- Israeli Prime Minister Benjamin Netanyahu won re-election in Tuesday's poll
- Olena Bagno-Moldavsky: Netanyahu unlikely to rethink national security policies
Yet despite this unpromising backdrop, Likud is on course to win 30 seats in the Knesset, six seats more than the main opposition Zionist Union -- headed by Isaac Herzog and Tsipi Livni, and an obvious favorite of the Israeli media establishment and Europe, Washington, and the West Bank. The blow to the Zionist Union is particularly painful because some opinion polls had actually had the party leading Likud as the campaign drew to a close. (Likud wasn't the only winner of the night --the new center-right party Kulanu (All of Us), which focuses on the economy, also had a good showing, securing 10 seats).
Still, Likud's resounding hasn't settled the eventual makeup of the government -- in the coming weeks, the work of negotiating a coalition will begin. With this in mind, there is a good chance that President Reuven Rivlin will ask Netanyahu to form a national unity government, either with the Zionist Union, or as the head of a right-wing coalition (although the bitter rivalry between Herzog/Livni and Netanyahu during the campaign makes the latter more likely).
Overall, the election results seemed to reflect the rightward shift of the electorate, with even voters who self-identify as centrists consistently expressing conservative positions on both the Palestinian issue and broader questions of national security. Meanwhile, the numbers for the left in Tuesday's election -- a four seats for Meretz, 24 for the Zionist Union and 14 for the Arab List suggests the bloc is some 20 seats short of a viable coalition. As a result, the international community and the Palestinian leadership will have to face the reality that negotiations over the Palestinian state will be conducted with the center-right.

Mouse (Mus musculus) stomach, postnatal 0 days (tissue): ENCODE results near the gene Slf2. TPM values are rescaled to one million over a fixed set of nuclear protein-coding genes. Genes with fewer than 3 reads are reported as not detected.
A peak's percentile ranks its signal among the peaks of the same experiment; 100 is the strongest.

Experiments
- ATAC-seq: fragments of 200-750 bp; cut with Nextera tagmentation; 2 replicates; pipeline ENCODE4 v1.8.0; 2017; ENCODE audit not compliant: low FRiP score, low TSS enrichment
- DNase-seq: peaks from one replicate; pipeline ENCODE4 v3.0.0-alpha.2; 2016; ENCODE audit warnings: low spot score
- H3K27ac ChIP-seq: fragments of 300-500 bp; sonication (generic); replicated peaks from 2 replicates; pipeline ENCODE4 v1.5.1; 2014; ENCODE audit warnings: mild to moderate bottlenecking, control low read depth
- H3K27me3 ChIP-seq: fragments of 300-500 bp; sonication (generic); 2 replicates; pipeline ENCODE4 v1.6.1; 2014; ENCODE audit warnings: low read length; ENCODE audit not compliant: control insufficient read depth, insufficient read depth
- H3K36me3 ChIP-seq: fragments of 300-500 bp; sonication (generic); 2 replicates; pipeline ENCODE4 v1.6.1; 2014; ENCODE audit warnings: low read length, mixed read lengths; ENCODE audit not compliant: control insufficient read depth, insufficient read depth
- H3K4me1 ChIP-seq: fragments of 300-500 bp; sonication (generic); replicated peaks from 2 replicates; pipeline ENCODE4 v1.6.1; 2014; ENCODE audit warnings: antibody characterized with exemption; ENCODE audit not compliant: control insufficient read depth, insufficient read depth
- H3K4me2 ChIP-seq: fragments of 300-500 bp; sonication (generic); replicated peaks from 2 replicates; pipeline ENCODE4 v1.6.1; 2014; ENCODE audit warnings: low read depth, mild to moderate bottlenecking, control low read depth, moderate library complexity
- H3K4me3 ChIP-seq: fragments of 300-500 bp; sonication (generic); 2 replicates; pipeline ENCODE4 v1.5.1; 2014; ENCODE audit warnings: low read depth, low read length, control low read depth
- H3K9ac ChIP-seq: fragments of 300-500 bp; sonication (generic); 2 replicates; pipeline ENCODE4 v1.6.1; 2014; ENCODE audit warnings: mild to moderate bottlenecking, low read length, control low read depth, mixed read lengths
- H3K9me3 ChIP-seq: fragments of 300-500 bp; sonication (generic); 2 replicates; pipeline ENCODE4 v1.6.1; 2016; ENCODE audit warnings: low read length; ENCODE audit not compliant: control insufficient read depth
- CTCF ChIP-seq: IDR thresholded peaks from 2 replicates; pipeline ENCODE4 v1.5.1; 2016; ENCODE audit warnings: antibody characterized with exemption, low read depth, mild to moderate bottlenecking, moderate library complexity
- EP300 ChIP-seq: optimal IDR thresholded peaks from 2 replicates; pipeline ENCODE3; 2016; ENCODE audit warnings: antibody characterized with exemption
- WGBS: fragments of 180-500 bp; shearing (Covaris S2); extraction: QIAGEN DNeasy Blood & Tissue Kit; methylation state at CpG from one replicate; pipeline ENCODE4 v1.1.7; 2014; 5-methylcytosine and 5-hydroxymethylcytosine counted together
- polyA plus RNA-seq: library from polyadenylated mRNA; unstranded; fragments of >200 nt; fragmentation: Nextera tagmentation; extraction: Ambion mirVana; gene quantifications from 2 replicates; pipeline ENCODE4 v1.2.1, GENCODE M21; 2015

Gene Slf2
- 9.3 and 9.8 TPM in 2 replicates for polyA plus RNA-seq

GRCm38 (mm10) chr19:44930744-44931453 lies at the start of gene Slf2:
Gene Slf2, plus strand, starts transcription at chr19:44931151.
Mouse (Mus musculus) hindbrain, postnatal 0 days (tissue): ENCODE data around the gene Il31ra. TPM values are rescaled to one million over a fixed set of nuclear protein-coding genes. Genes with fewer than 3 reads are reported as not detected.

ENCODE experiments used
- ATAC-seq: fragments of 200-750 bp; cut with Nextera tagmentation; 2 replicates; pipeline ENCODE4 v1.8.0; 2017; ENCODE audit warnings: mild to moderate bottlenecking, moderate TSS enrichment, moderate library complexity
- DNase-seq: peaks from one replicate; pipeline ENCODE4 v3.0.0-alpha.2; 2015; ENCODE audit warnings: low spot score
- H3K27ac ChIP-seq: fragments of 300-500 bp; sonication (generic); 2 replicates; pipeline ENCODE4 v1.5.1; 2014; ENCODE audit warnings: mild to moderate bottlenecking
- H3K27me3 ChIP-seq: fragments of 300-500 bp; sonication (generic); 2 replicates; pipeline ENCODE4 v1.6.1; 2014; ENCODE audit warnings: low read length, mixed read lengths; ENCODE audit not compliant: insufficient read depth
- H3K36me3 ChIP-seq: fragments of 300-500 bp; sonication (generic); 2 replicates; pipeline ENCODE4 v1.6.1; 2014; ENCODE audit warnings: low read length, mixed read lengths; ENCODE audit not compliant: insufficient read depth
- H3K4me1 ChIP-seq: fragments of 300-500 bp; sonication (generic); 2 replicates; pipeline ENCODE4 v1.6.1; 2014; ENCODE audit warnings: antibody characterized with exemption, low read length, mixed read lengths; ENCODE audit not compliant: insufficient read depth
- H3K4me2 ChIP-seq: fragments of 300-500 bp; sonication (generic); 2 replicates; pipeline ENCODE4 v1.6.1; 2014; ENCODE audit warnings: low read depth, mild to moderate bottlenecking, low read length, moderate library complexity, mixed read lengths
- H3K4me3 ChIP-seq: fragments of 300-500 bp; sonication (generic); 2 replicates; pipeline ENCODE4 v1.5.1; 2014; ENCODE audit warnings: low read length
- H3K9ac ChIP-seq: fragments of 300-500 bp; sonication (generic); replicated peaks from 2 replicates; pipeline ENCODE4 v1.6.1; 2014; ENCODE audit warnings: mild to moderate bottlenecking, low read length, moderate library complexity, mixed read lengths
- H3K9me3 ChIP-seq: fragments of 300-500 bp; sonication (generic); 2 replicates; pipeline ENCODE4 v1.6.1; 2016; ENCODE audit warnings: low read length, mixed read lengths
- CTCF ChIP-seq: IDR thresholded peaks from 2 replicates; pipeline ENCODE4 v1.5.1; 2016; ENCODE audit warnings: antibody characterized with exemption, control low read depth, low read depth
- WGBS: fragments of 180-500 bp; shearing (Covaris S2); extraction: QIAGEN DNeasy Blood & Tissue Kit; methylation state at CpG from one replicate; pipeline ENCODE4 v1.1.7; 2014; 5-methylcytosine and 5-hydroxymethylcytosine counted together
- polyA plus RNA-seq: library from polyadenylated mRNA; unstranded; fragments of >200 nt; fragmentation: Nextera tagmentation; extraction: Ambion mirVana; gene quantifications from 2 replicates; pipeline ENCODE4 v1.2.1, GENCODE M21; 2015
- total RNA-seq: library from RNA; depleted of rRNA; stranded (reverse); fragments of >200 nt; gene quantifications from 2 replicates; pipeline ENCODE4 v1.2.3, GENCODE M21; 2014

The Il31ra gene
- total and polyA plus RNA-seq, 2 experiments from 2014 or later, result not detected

So, what can we expect from the new Netanyahu government? Issues that dominated the campaign, namely security and the economy, will likely dominate.
For a start, Netanyahu will try to improve his record on domestic and social issues by introducing more proactive policies tied to housing and land reform. The issue of housing requires especially painful economic and bureaucratic changes over the Israel Land Authority and planning and zoning processes. But to address these Issues properly, Netanyahu will have to confront land owners and the housing constructors, meaning key structural reforms are unlikely in the short term.
In addition, Netanyahu will also have to repair the fractured relationship with Washington, something that may not be easy given that ties with the Obama administration will largely depends on whether a nuclear deal over Iran is reached, and what shape such a deal takes.
That raises the question over what direction the government will take over national security, and on this, the government can probably be expected to pursue the status quo. This is despite the fact that growing instability and the proliferation of non-state hostile actors suggests that Israel should instead move beyond a short-term approach and toward building a long-term, comprehensive national security strategy that could make it an integrated regional power.
Making such a change would require a political process capable of resolving the Israeli-Palestinian conflict, rather than merely kicking the can down the road. Restarting communication with the West Bank leadership and properly engaging with the Arab Peace Initiative would be steps in the right direction.
All that said, this will be Netanyahu's fourth term in office, and so there is plenty of evidence with which to judge his likely trajectory. And that suggests that he will find it easier to focus on issues tied to the economy than making any real steps forward on building a comprehensive long-tern national security strategy.
Those hoping that the prime minister might rethink his national security policies are likely to be disappointed again.